Mantell, in his early days, had witnessed how real heat between wrestlers often found unhealthy outlets and watched a wrestler, Bruiser Brody, lose his life over such an incident of unchecked backstage heat. Brody, lured into the shower area under the pretext of a conversation, was stabbed by a fellow wrestler named Jose Gonzales and 27 years on from the incident, no one has been convicted and Gonzales walked scott free.
This however did lead to Mantell understanding and realising the need to establish decorum and order amongst the wrestlers and hence came up with ingenius idea of the wrestler’s court. The idea was to talk about problems in front of a wrestler who would be assuming the mantle of the judge, with others playing the part of attorneys, witnesses and/or audience. Now while this added a slight comedic element to proceedings due to the enforced formality of it all, it also unofficially ensured that decorum and hierarchy was maintained within the ranks.
As Randy Savage informs, Vince McMahon did know of the existence of the court but allowed it to remain an open secret for it provided an avenue to nip the bad blood between wrestlers in the bud. Any guesses who served as the judge?The Phenom of course.
The enforcer of the law was JBL.
When the Phenom wasn’t around, Triple H stepped up.
Why was Randy Savage taboo?
Now this is the mother of all scandals as far as the WWE is concerned. It coincided with a hazy period in WWE history when Vince was embroiled in dealing with the steroid trials. Understandably, he was losing his sponsors and financial backing due to the negative publicity that the hearings bore upon the company. Had Terry Bolea(Hulk Hogan) not testified and cleared Vince of distributing steroids to his wrestlers, WWE as we know it today might not have existed.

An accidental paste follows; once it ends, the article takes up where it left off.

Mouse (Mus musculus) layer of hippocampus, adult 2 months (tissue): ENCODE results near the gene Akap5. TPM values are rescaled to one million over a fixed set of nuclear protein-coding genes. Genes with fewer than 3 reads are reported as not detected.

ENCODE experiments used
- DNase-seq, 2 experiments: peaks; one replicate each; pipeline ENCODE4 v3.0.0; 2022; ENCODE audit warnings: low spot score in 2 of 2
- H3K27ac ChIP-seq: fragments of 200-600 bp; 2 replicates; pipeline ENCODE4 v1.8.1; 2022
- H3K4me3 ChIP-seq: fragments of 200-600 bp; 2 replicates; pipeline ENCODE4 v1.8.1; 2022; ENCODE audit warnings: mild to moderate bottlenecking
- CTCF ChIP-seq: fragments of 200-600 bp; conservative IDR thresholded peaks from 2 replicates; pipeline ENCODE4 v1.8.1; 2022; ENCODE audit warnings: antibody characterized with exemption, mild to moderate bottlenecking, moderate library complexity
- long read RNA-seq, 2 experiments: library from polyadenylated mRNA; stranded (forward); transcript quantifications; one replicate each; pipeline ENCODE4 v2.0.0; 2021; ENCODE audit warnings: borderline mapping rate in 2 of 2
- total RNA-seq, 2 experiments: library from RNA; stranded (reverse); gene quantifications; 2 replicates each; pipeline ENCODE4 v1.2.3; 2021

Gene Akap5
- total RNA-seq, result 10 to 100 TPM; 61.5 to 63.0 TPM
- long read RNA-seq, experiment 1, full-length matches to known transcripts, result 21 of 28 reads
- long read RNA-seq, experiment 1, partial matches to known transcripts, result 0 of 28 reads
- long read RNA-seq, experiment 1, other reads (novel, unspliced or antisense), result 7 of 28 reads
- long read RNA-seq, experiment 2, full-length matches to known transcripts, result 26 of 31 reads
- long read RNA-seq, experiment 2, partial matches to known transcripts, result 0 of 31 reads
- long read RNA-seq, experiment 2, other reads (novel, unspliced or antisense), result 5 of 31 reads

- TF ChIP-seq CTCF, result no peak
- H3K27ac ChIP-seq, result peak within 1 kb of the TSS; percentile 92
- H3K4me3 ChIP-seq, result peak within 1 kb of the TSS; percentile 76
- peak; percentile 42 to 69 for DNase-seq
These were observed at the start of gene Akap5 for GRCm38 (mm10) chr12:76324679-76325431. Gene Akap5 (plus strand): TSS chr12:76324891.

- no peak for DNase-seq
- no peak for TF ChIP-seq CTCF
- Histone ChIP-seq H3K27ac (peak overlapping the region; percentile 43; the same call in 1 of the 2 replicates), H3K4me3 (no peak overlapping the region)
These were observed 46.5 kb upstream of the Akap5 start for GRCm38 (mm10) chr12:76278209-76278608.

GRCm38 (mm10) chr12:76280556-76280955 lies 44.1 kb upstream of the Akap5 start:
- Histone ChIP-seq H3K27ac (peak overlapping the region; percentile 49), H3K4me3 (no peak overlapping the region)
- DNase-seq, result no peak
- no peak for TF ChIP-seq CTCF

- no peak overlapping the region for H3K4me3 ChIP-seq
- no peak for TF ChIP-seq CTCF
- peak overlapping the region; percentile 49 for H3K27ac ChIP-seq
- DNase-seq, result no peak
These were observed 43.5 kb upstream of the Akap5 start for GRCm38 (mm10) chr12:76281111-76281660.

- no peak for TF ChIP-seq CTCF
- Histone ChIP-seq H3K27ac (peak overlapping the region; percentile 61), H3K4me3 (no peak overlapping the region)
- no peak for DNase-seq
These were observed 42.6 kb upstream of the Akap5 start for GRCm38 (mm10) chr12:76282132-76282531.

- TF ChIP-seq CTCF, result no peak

It was at that time that Randy Savage left the WWE after promising Vince McMahon that he would not join WCW. He went back on his word and joined the rival promotion almost instantaneously, earning the wrath of Vince who felt betrayed. This is one of the reasons that is touted to explain the grudge Vince held against Randy Savage.
Another explanation could involve the popular food item, Slim Jim, whose tie up with Randy Savage left deep-lying implications for McMahon to deal with. When Savage went to WCW, Slim Jim followed suit, leaving Vince McMahon one sponsor short at a time when he needed all the financial backing that he could get.
Or, was it because he learnt of an entanglement between a soon-to-depart Randy Savage and a 17-year old Stephanie McMahon?
Of course the story has never been corroborated but Vince McMahon was noted to have a marked change in demeanour if someone so much as mentioned Randy Savage to him. He once was heard claiming in an uncharacteristic sombre tone, “ I will never do business with that man again.” Having been privy to Vince McMahon’s modus operandi over the years, it’s just a little difficult to accept on face value that Randy Savage after 1994, was never good enough for business to be called back into the WWE. Or at least not until it was too late.